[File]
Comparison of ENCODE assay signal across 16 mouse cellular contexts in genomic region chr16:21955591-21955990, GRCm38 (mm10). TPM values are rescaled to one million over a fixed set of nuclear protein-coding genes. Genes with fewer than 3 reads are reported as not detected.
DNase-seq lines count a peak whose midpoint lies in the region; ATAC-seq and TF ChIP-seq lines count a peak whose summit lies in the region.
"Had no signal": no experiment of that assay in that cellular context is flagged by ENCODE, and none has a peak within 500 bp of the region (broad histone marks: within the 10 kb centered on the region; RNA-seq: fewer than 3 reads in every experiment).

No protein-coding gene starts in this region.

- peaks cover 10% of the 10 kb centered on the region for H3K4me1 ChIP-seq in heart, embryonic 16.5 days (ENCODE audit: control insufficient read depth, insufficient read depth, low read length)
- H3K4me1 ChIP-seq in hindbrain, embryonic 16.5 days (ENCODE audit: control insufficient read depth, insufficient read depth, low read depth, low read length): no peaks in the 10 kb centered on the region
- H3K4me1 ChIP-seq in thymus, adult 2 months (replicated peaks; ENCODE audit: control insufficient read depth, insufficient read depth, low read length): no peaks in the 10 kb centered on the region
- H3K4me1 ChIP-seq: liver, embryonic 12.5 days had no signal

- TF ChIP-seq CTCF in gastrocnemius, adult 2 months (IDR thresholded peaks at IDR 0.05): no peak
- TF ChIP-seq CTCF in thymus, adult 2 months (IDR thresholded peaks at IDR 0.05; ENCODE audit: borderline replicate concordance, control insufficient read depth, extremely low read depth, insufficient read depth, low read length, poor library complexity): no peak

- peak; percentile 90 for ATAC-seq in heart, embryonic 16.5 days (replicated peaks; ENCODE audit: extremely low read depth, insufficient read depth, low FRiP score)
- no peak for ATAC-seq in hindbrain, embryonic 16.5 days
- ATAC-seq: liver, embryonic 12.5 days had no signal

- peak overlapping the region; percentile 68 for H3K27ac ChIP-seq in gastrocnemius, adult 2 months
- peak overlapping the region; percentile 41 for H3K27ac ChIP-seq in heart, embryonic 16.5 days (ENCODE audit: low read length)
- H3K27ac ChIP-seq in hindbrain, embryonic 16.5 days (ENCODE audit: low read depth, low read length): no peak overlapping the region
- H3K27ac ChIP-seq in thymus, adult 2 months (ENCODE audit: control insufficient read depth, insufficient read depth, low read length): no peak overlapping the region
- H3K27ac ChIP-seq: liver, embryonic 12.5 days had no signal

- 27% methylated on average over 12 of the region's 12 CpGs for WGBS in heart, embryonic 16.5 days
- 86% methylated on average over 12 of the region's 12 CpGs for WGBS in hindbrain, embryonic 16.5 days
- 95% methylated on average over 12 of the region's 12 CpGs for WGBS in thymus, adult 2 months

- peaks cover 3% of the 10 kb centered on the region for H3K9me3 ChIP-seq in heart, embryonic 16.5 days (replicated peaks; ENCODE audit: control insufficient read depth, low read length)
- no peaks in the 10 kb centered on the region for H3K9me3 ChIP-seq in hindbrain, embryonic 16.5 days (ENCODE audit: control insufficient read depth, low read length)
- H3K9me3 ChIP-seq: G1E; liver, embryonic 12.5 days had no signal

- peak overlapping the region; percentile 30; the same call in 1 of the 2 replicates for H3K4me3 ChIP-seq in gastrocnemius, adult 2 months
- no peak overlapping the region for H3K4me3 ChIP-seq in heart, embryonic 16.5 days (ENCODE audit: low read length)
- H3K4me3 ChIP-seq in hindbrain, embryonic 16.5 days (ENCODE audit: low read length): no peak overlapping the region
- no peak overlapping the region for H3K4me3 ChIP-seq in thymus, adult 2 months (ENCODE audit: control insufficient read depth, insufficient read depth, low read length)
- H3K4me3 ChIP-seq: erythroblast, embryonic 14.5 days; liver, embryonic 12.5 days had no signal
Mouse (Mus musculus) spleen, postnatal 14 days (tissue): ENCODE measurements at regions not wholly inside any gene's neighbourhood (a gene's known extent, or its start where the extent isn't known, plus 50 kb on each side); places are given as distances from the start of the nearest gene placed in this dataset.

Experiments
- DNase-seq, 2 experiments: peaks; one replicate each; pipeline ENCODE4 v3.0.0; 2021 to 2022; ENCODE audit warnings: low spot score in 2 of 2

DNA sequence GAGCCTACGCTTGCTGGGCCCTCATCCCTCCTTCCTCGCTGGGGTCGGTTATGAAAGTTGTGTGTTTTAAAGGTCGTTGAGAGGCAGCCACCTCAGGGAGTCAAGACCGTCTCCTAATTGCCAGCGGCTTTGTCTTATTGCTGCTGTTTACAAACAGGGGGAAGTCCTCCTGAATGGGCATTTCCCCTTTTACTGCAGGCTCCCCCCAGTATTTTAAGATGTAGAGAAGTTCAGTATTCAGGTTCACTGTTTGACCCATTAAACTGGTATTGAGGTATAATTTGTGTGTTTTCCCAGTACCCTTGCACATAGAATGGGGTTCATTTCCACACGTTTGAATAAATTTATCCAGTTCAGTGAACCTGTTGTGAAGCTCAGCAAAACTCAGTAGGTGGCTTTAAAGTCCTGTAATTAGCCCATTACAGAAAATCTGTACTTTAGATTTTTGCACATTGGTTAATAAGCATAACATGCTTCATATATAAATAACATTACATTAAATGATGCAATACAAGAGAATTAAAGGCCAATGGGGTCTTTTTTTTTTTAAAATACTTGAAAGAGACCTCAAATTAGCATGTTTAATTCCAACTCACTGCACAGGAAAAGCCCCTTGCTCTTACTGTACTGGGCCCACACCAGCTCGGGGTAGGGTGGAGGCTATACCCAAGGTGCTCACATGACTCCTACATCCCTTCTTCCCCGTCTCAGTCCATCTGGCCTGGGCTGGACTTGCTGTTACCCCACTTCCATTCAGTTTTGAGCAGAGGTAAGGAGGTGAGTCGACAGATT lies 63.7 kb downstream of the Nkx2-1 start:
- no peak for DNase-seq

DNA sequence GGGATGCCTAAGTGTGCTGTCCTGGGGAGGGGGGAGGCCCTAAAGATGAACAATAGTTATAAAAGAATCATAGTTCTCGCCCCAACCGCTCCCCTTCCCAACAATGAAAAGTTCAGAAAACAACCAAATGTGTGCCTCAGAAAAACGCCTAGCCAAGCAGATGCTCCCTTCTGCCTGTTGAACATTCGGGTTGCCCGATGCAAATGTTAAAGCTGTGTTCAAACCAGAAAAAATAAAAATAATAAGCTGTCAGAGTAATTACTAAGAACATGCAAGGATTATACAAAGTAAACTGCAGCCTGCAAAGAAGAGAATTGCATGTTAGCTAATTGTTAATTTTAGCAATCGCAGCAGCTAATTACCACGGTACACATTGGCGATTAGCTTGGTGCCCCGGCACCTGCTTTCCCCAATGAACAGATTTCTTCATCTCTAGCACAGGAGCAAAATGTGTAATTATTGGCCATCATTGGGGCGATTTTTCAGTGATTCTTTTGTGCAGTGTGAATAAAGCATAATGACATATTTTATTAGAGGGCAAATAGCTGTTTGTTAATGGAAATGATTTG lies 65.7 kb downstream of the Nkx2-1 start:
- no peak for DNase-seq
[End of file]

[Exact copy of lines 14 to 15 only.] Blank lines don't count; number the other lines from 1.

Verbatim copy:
- peak overlapping the region; percentile 68 for H3K27ac ChIP-seq in gastrocnemius, adult 2 months
- peak overlapping the region; percentile 41 for H3K27ac ChIP-seq in heart, embryonic 16.5 days (ENCODE audit: low read length)